JASPER, Texas — Months after a 58-year-old Vidor woman was killed after a high-speed chase, her grieving family is wondering what deputies could have done to prevent the tragedy.
Laurie Beth Seehusen was an innocent bystander who got caught in the chaos on FM 1131 Road in Vidor. It was there that a high-speed chase came to an end, leading to the arrest of one person and the death of another.
The fatal incident took place on Thursday, July 15, 2021. Jasper County Sherriff’s deputies spotted Kade Davis in a stolen truck and attempted to perform a traffic stop.
Davis refused and led police on a chase through two counties. The chase ended in Orange County when Davis crashed into a car driven by Seehusen.
Both cars ended up in a ditch along the highway. Davis was taken to an area hospital and later arrested after the crash. Seehusen did not survive.
Members of Seehusen’s family want justice and said they are left wondering if their loved one would still be alive had deputies done things differently.
“I feel like this could have been avoided,” Chad Blackburn, Seehusen’s son, said. “I feel like that they could have laid spike strips down, they could have, you know, blocked off the road. They could have done something to apprehend him to avoid a casualty.”
Blackburn fully supports law enforcement and is thankful for their outreach in consoling his family. However, he said it does not take away from the fact that he and his siblings are left without their mother.
“I find myself trying to call her again because she is my road buddy,” Blackburn said. “Everything about her is going to be deeply missed, and it’s, I’m getting choked up talking about it, because I really miss her.”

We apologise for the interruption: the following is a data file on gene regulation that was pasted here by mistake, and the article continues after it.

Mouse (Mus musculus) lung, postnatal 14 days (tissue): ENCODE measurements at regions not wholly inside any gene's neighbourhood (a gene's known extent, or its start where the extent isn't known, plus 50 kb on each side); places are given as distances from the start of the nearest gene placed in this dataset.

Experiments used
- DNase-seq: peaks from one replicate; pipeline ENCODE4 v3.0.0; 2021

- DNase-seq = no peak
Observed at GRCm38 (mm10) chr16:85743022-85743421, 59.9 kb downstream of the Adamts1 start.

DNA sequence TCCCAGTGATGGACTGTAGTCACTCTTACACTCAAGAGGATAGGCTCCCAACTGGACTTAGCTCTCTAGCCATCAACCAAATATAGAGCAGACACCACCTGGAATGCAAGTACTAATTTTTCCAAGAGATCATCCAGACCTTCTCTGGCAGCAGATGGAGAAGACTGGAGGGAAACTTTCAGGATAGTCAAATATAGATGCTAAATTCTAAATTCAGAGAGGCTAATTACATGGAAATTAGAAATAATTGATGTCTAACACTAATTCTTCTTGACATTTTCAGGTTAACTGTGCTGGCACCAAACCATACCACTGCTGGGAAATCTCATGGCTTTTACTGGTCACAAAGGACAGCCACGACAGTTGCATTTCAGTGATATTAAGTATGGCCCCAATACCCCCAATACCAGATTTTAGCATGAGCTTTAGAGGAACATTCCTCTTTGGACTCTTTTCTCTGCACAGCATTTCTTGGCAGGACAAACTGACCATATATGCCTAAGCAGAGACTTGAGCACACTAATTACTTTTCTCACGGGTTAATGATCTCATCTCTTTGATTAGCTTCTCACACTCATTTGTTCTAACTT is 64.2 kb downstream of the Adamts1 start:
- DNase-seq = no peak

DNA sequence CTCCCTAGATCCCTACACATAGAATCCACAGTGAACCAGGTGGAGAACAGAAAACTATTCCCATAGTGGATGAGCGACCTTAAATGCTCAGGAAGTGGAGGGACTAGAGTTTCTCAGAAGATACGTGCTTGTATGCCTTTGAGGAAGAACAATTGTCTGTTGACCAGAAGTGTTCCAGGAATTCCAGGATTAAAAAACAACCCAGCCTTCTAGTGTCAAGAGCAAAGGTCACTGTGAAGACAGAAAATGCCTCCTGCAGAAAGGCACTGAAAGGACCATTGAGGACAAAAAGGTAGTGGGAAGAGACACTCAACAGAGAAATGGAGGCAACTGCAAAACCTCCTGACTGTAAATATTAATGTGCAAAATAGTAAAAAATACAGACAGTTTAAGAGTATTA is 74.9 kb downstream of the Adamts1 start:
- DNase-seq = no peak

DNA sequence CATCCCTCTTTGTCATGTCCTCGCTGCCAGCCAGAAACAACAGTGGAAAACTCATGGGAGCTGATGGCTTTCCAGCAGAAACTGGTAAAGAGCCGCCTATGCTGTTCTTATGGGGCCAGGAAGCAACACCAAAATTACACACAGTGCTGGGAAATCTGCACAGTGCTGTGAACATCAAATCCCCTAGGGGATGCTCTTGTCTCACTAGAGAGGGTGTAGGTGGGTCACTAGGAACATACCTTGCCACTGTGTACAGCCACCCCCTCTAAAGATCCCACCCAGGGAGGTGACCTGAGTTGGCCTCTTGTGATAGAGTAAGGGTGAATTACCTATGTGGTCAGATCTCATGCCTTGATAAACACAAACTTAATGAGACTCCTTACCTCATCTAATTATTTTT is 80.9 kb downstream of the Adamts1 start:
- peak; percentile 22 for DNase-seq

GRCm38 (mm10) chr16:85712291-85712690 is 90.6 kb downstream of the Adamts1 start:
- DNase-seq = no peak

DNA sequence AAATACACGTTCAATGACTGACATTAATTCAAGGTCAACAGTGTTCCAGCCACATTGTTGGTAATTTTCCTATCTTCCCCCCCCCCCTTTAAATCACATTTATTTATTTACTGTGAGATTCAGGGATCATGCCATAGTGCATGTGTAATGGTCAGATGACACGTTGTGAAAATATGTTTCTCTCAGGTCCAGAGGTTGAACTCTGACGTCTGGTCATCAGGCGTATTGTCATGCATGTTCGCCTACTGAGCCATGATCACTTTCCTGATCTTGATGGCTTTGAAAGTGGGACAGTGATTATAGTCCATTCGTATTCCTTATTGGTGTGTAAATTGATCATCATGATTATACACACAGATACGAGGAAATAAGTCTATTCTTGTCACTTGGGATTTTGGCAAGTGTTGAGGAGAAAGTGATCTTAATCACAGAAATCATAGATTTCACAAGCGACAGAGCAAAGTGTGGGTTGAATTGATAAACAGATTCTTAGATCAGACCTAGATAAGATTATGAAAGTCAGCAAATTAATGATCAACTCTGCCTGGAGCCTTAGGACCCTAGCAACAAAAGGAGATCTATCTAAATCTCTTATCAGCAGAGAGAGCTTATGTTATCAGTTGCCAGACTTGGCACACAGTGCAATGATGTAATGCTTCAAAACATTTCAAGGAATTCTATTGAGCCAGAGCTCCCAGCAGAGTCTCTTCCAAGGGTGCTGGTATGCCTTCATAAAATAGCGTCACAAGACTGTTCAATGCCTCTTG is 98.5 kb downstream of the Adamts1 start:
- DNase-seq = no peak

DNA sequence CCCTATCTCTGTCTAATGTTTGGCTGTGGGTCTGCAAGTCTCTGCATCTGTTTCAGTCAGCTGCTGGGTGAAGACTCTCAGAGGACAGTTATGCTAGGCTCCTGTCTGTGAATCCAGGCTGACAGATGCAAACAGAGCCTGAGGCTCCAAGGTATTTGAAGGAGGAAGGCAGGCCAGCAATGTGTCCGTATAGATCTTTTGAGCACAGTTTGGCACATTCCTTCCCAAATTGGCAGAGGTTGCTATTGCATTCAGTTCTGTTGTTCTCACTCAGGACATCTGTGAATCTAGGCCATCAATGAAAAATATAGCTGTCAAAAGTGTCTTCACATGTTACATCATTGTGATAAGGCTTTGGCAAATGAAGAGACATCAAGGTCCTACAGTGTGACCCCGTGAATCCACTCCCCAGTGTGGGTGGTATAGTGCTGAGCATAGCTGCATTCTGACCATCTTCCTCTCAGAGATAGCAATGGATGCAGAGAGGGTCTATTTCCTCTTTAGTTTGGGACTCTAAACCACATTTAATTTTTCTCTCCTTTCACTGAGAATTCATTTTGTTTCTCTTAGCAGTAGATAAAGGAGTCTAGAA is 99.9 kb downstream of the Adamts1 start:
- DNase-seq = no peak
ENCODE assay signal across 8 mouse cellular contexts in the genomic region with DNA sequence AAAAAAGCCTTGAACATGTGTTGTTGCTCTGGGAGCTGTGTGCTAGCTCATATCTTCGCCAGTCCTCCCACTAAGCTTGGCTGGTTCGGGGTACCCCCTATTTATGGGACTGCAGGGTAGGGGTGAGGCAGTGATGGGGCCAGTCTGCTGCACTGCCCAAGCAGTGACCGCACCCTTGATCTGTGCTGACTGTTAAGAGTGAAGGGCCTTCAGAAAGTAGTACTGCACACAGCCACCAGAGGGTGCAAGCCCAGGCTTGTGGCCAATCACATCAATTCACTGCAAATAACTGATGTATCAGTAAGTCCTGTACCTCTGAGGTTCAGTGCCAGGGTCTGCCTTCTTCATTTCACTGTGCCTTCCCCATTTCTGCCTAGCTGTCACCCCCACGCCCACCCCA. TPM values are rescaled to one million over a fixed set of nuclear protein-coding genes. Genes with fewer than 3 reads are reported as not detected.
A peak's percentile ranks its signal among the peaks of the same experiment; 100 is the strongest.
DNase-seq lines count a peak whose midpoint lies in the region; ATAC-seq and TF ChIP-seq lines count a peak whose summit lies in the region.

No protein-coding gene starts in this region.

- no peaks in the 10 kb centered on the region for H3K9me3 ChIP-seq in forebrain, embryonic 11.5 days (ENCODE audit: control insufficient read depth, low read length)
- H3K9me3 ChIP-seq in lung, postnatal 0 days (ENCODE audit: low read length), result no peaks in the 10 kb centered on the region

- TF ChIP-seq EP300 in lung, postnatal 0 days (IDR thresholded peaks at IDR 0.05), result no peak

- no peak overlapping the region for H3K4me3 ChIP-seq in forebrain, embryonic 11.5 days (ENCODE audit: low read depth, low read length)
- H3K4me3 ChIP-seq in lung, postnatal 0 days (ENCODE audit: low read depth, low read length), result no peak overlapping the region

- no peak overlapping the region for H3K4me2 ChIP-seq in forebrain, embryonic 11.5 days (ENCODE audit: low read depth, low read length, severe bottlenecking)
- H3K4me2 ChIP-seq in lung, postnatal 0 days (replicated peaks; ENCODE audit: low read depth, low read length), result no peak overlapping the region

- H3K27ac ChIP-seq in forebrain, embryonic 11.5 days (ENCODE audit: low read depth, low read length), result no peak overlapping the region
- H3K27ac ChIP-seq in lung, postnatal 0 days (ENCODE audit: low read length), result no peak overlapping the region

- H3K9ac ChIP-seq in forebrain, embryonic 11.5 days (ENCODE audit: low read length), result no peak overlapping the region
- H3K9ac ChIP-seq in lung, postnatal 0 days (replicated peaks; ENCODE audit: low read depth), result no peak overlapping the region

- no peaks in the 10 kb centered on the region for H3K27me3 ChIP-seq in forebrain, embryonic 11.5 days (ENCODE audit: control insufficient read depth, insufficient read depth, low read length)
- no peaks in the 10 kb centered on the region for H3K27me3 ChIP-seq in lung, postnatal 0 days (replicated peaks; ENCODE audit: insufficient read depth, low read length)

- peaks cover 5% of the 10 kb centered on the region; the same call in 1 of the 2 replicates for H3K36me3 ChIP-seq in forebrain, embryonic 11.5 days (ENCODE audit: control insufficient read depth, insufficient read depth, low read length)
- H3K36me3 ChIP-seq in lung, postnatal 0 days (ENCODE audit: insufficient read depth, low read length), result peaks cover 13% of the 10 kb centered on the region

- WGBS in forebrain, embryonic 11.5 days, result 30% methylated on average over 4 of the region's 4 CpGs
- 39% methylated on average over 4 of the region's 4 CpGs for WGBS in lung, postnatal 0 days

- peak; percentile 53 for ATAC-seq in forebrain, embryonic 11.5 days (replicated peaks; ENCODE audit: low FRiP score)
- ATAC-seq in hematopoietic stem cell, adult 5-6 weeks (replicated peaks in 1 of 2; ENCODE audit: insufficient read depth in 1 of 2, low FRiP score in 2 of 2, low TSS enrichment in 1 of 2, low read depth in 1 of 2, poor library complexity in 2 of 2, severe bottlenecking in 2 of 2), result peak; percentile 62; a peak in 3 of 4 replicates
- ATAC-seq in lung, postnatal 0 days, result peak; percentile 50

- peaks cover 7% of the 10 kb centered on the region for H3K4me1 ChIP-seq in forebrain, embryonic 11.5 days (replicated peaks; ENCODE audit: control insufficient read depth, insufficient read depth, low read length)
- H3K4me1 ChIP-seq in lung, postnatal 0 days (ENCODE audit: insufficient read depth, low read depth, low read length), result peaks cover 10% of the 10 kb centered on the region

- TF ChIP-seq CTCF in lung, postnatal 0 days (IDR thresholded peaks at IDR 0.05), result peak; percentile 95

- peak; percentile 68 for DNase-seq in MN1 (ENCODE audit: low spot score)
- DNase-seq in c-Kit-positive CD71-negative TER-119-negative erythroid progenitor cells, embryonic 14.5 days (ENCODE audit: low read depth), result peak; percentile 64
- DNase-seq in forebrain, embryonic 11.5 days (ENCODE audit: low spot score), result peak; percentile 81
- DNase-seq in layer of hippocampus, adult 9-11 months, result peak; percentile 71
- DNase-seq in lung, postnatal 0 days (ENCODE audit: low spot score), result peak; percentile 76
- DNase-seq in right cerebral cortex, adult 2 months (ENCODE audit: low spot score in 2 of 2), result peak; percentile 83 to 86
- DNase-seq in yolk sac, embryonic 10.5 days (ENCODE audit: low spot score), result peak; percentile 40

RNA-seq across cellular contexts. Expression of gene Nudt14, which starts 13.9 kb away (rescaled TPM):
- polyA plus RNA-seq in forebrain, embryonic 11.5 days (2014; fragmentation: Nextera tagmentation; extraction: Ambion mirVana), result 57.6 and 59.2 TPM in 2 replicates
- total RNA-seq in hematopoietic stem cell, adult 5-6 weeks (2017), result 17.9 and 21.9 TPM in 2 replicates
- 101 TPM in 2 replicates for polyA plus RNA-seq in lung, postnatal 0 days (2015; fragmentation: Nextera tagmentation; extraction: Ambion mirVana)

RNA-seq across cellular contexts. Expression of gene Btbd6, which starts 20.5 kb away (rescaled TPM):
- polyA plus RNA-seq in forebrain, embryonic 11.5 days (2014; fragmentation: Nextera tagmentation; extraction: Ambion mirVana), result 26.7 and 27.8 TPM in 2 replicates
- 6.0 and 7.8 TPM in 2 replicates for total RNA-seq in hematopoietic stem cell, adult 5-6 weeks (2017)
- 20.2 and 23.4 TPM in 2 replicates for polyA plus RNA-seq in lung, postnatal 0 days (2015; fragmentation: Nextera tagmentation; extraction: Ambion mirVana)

Blackburn has been questioning his mother’s death for months.
“Why wasn’t there more communication between the counties when this was going on? Why? Why did it take a fatality to end it,” Blackburn said. “Why wasn’t something done? Why didn’t they block the road off? Why didn’t they put out strips to knock his tires out why so I mean, I would just like to have that question answered, the ‘why’ aspect of it.”
The family brought their questions to the Jasper County Sheriff’s Office.
Lieutenant Investigator James Payne believes the deputy at the scene handled the situation accordingly. The deputy in pursuit began to back off a minute before the crash, Payne said.
When it comes to chases, the individual deputy has the final say, Payne said.
“When he felt that it was coming to a more dangerous situation, they just started backing off, and that’s all you can really ask an officer to do is make that determination,” Payne said. “It’s just it’s a shame it turned out that way.”
A study by the United States Department of Justice found that from 1996 to 2015, an average of 355 people were killed annually In pursuit-related crashes. A third of those deaths were innocent bystanders.
Written by Dominique Leh, Tiana Johnson (KBMT)
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